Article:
Since I had a rewatch (after nearly 50 years) of season 7 of Doctor Who for The Doctor Who Companion, I’ve had a few Pertwee stories on my pile of DVDs to watch at some point. I’ve just finished Colony in Space and here are a few thoughts. I would have done a review, but several have already, including The Radio Times who gave it a 3* rating. They also have a nice selection of archive material, which is where I got the comic strip picture from. If nothing else, I do feel this story is more than just nice farmers versus capitalist miners in a wild west in space scenario (and wasn’t another famous series once described as Wagon Train in space?)
On to the observations…
The Star Trek connection
I don’t tend to mention Star Trek very much but I do feel there are worthwhile parallels to be drawn here and there. I don’t at all suggest any ideas were copied, but I suspect most people in the show had watched Star Trek before Colony in Space was made and there are only a finite number of stories and settings.
My first thought was the similarity in a small way to Errand of Mercy, the first Klingon story. In this story Kirk is on a planet of primitives when Klingons arrive. They want to provoke the locals but can’t and in the end the locals are far more advanced than either the Federation or the Klingons. In Colony in Space we have two sides fighting for the planet Uxarieous and largely ignoring the passive Primitives (the name for the natives). Here to the Primitives have a deep history of advanced technology. I also note the Federation wouldn’t have gone to Uxarieous either for mining or colonisation due to the presence of natives!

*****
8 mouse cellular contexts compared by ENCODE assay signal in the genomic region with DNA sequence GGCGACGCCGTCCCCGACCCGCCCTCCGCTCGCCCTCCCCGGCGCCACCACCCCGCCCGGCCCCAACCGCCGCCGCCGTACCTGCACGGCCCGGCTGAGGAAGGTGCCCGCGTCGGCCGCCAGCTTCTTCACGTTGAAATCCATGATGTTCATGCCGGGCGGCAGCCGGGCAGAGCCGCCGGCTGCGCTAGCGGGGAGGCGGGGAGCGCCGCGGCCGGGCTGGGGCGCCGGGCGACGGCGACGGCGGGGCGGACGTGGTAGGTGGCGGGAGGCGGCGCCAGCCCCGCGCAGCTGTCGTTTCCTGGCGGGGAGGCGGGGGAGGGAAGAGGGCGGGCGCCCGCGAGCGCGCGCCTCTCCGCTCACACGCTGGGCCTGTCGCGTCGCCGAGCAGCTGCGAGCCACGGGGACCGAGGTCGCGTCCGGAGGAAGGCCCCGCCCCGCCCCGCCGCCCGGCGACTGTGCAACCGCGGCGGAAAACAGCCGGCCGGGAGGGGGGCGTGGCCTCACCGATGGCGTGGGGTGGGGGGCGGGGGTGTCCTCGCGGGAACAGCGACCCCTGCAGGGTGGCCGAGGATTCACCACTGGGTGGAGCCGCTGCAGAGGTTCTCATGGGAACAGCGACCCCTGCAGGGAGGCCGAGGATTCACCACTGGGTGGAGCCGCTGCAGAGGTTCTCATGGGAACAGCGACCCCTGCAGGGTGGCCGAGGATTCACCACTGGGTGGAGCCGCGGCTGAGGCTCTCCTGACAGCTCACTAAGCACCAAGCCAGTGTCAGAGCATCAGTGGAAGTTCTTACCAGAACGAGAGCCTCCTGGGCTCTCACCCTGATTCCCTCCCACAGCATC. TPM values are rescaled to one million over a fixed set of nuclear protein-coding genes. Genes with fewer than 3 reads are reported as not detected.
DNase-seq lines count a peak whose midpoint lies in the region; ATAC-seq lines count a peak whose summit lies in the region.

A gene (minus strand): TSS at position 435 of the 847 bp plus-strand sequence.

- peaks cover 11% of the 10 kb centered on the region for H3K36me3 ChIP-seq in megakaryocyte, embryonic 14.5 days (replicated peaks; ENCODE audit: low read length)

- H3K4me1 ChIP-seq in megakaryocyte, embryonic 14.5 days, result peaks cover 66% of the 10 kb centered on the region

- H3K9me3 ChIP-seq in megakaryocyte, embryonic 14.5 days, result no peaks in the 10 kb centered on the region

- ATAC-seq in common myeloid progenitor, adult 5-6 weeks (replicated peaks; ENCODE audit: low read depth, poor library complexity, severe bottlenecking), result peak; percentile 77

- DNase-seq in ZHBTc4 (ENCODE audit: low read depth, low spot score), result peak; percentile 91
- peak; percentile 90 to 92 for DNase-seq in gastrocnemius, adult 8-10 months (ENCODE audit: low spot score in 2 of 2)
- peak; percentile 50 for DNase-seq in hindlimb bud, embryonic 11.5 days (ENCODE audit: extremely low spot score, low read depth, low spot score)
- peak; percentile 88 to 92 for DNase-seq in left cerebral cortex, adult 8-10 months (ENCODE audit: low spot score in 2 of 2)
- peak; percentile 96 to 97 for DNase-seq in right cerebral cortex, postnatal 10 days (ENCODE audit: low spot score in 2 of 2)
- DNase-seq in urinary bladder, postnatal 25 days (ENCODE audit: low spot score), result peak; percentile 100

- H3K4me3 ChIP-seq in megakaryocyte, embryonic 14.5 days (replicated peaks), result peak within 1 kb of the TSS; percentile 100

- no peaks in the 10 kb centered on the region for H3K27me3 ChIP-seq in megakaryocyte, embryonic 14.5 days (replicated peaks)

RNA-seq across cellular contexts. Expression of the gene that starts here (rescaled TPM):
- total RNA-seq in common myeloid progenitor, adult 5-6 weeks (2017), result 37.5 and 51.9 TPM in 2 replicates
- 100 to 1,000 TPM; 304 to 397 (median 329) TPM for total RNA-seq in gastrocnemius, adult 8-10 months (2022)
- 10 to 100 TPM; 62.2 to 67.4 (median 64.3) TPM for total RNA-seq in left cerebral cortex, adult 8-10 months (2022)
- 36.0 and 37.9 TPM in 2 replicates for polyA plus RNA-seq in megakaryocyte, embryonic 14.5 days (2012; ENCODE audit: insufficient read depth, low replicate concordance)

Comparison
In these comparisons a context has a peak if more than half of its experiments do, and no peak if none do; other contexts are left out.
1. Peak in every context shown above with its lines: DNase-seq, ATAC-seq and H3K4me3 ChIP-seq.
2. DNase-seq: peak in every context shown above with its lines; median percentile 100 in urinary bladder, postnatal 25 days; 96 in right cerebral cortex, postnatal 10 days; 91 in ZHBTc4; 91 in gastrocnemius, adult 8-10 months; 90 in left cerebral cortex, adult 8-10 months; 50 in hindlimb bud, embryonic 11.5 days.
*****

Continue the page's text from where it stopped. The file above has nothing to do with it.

By the time Jo and the Doctor get to the secret city of the Primitives and meet the remnants of the more advanced subset of natives, the look of the costumes is very much that of the inhabitants of Talos IV in Star Trek: The Menagerie. Here also is a powerful race hidden away underground. Beyond that the stories are very different.
Long stories don’t always work
While I felt in my season 7 piece we could have a place for longer stories, Colony in Space suggest otherwise. In 1971 with gaps of a week with no recording, the story probably didn’t feel as padded as it does when I watch it on DVD in a couple of sessions. We’ve changed, the show has moved on. Perhaps single long-episode stories are the 80% of Doctor Who we should expect.
Do have a look at the BBC’s own page as it has plenty of analysis and in its quote from the Discontinuity Guide pretty much nails it:
Well meaning, and much more interesting before the Master arrives, at which point it turns from a Hulke political parable into a typical runaround
That said I did think Roger Delgado was in superb form in this story, as was Pertwee and Katy Manning.
PS – if anyone from Big Finish is reading this, when can we have Helen Worth back in a sequel story? She was rather good in this!